anemones, while others are more omnivorous (which makes them easier to care for
in salt water aquariums).
The way the fish mature is unique as
well—butterfly fish release their eggs, which float on the currents with
plankton until hatching. Then as they mature, the young go through a stage
where they are covered in large, bony plates that are shed when they mature.
The Moorish idol is a very difficult fish to try to keep in captivity—mainly due to its diet (it feasts on sponges, coral polyps, tunicates, and various other invertebrates) and the fact that they require very large tanks as well. So that is why butterflyfishes (especially the black and white) are sometimes called the Moorish idol replacements.
I would like to go back to Hawaii and try my hand again at getting pictures of various fish under water, now that I do have a camera that I can stick underwater (at least a few feet).
So today’s FishyFriday post is the “unicorn fish” and also a Flashback Friday post to my one trip to Hawaii (namely the big island).
It has been almost ten
years since I went to Hawaii (I went in December 2009 to celebrate having
passed my dissertation proposal exam—which meant I was basically one
presentation/paper away from getting my PhD). I managed to pack quite a bit of
sightseeing of the large island in during that time—especially seeing the
Volcano National Park twice.
I spent quite a bit of
time walking in Hilo, and one of the stops was the Mokupapapa Discovery Center,
which focuses on the native coral reefs and fish around Hawaii. Within the
Discovery Center is a 3,500-gallon saltwater aquarium with numerous different
One of those fish is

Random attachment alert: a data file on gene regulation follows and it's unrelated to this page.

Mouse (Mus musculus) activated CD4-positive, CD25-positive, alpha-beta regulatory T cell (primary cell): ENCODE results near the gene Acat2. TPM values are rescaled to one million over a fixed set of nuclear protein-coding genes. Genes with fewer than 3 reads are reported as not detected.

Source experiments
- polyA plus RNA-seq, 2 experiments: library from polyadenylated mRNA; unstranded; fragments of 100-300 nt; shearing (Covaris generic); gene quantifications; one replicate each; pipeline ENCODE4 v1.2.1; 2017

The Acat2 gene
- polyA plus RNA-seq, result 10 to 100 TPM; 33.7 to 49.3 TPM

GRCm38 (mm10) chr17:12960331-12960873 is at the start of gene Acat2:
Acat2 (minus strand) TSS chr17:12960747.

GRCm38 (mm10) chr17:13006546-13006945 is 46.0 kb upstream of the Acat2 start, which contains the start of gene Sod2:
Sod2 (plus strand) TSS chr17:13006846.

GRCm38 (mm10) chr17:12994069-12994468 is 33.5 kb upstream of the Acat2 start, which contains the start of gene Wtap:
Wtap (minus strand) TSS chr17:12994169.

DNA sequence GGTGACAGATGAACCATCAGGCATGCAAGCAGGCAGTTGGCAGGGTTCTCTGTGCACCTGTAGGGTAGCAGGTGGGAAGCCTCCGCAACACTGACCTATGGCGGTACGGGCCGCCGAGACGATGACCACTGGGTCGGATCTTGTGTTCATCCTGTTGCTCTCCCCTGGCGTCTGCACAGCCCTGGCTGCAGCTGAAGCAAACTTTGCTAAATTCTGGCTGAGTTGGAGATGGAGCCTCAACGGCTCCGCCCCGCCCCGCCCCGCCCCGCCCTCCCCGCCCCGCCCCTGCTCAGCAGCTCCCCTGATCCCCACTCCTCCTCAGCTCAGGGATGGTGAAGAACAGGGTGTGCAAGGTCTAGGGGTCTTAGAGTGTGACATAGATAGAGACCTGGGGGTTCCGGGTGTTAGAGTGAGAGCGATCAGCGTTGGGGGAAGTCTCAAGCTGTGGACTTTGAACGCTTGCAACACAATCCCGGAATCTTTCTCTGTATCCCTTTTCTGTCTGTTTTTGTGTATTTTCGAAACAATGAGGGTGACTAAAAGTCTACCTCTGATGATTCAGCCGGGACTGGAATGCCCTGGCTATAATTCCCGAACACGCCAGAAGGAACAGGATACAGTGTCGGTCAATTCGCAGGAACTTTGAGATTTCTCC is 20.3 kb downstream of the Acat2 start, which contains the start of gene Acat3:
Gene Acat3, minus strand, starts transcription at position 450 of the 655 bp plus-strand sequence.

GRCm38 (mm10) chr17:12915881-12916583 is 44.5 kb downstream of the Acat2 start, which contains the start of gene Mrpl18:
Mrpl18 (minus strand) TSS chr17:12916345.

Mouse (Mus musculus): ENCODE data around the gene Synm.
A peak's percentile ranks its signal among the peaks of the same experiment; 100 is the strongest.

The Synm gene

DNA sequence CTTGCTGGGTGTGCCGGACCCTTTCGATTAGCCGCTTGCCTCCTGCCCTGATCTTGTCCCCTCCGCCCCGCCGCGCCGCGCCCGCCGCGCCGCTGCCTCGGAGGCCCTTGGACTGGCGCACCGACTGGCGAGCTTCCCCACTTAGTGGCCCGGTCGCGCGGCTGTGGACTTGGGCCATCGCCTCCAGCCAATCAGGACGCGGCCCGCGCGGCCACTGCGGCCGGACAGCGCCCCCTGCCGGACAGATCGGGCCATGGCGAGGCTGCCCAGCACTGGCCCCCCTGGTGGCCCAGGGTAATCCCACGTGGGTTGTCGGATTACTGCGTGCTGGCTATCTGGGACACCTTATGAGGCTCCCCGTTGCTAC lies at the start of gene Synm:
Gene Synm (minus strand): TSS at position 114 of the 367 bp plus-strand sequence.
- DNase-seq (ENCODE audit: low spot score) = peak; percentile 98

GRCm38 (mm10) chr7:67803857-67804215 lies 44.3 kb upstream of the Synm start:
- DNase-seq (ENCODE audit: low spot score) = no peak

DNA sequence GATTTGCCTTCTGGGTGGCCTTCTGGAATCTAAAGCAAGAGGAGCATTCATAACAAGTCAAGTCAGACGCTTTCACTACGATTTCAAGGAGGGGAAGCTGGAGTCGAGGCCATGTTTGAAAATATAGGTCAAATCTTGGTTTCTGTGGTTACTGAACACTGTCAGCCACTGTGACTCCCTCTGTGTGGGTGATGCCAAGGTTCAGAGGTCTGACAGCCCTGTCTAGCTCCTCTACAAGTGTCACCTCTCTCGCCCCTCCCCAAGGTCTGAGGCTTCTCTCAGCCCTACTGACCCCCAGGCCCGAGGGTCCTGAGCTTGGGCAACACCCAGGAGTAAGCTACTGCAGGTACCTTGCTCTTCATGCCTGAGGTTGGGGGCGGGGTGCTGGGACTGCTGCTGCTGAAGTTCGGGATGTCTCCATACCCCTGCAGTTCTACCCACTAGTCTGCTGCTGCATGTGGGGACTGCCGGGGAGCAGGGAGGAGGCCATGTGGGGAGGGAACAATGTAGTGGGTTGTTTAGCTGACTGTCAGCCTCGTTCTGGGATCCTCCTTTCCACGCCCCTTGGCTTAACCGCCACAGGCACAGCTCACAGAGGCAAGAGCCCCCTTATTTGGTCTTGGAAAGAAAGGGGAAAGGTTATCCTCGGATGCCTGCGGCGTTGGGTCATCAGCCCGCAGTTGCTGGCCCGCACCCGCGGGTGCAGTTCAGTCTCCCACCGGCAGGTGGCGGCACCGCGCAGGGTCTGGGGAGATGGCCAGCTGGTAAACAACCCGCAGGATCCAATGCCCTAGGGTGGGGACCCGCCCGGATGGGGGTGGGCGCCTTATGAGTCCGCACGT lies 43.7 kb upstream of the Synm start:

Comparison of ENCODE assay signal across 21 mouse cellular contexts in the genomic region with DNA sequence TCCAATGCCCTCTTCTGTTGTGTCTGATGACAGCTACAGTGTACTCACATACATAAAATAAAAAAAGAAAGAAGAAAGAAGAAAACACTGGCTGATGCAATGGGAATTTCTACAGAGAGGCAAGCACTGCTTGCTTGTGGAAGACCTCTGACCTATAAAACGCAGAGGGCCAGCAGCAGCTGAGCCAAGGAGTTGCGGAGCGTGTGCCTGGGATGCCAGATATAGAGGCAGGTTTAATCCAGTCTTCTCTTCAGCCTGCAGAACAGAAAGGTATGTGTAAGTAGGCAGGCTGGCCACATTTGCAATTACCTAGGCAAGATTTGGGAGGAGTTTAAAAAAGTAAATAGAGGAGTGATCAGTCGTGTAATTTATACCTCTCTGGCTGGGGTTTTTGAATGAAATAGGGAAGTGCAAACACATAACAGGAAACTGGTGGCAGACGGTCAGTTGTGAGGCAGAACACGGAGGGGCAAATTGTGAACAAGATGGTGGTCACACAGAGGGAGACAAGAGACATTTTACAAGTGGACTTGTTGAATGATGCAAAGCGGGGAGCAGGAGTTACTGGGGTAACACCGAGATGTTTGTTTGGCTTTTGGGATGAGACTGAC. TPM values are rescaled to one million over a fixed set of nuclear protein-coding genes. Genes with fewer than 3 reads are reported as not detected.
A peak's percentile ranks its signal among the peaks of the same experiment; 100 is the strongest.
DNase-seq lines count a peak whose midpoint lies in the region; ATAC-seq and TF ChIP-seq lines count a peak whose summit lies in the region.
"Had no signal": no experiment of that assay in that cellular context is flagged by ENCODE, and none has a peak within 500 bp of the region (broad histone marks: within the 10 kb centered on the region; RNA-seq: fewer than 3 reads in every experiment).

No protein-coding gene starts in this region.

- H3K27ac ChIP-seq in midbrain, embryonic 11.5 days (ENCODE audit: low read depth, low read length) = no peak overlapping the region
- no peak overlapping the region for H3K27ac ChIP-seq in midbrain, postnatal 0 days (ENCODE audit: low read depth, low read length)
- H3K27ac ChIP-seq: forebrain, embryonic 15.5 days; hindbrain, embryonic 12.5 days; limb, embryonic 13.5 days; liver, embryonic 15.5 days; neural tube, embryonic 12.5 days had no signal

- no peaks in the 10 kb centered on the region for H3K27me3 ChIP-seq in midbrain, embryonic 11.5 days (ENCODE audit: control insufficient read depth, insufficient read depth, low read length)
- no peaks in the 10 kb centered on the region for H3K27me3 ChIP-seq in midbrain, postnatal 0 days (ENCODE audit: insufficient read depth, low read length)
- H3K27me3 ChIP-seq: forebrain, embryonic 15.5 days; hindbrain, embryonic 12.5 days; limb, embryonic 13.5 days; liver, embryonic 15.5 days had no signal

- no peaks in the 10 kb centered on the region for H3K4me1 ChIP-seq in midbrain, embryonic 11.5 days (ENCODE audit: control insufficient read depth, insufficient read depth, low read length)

the “unicorn fish”. There are twenty species, and they are found in the
Indo-Pacific region of the oceans. They get their name from the long spike that
is protruding from the forehead.
These fish are herbivores feeding on algae (though they can also be opportunistic feeders and eat other small invertebrates that they come across as well), and travel in groups (called schools).
One of the things I would like to do is get back to Hawaii for another visit. There are other areas of the Big Island I would like to see, and I would to see how Mother Nature changed the landscape of the Volcano National Park as well.
Today’s #fishyfriday post is the lionfish, brought to you by
one of my many visits to the New England Aquarium.
Lionfish are native fish to the Indo-Pacific oceans, but are
now an invasive marine species along parts of the US coast—specifically along
the southeast coast, the Gulf of Mexico and then down to the Caribbean. It’s
speculated that humans no longer wanting their lionfish in their saltwater
aquariums dumped them into the closest saltwater they could find. Since there